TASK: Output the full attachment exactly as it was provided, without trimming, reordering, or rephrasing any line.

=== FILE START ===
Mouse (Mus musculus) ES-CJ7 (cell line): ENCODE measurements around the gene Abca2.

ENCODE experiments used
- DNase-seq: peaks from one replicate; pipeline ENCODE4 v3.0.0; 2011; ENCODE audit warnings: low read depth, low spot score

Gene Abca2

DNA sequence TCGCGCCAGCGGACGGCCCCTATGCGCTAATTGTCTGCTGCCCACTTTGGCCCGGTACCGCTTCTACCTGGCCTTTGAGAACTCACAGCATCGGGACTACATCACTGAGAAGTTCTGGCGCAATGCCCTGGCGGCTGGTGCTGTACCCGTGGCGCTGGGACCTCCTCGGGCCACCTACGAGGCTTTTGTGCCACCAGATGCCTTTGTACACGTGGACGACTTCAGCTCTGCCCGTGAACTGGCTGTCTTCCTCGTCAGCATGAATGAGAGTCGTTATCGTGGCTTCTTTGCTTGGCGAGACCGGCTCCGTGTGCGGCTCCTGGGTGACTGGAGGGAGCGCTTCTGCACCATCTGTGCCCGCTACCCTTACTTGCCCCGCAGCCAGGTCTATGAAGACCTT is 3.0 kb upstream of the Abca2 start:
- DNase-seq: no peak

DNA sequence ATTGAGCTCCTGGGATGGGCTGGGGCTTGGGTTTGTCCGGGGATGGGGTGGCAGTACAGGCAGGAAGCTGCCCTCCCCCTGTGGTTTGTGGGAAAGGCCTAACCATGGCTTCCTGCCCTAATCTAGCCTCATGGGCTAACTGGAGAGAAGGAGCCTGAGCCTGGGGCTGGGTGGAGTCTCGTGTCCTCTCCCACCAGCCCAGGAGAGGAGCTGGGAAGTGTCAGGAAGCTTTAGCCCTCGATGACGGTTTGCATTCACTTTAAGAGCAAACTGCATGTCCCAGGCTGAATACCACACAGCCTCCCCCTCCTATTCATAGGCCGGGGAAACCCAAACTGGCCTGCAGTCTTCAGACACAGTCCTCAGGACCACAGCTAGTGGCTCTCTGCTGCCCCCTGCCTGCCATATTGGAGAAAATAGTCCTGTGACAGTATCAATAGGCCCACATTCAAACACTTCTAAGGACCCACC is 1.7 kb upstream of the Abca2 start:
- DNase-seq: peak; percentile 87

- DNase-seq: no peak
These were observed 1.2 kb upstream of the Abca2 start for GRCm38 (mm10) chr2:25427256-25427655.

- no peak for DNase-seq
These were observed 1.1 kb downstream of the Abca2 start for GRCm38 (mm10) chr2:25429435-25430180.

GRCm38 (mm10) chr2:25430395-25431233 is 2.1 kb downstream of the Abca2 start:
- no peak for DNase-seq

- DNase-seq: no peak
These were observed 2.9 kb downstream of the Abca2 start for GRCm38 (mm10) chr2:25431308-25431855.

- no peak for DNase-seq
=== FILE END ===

Mouse (Mus musculus) ES-CJ7 (cell line): ENCODE measurements around the gene Abca2.

ENCODE experiments used
- DNase-seq: peaks from one replicate; pipeline ENCODE4 v3.0.0; 2011; ENCODE audit warnings: low read depth, low spot score

Gene Abca2

DNA sequence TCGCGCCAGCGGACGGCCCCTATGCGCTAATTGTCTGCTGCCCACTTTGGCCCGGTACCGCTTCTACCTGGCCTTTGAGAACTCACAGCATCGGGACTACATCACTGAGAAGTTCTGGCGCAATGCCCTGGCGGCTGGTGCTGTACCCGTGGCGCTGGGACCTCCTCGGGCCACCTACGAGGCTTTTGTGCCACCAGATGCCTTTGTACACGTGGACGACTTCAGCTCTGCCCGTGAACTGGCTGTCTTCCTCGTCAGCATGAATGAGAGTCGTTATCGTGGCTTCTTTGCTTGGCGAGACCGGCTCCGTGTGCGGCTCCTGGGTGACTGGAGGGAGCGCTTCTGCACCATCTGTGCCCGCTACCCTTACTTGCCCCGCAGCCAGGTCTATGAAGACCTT is 3.0 kb upstream of the Abca2 start:
- DNase-seq: no peak

DNA sequence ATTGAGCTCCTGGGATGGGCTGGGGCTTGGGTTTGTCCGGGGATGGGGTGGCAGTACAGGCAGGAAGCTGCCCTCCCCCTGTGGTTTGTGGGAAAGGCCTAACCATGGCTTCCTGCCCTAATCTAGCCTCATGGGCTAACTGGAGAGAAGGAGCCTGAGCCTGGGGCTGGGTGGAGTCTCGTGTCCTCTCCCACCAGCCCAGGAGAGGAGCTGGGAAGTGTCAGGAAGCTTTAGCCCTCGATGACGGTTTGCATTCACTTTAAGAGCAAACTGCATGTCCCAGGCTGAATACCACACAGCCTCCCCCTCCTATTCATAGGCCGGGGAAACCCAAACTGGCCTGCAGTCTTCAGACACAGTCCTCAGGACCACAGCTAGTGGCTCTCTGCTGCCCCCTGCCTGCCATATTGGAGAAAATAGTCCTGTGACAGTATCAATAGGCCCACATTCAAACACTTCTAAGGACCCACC is 1.7 kb upstream of the Abca2 start:
- DNase-seq: peak; percentile 87

- DNase-seq: no peak
These were observed 1.2 kb upstream of the Abca2 start for GRCm38 (mm10) chr2:25427256-25427655.

- no peak for DNase-seq
These were observed 1.1 kb downstream of the Abca2 start for GRCm38 (mm10) chr2:25429435-25430180.

GRCm38 (mm10) chr2:25430395-25431233 is 2.1 kb downstream of the Abca2 start:
- no peak for DNase-seq

- DNase-seq: no peak
These were observed 2.9 kb downstream of the Abca2 start for GRCm38 (mm10) chr2:25431308-25431855.

- no peak for DNase-seq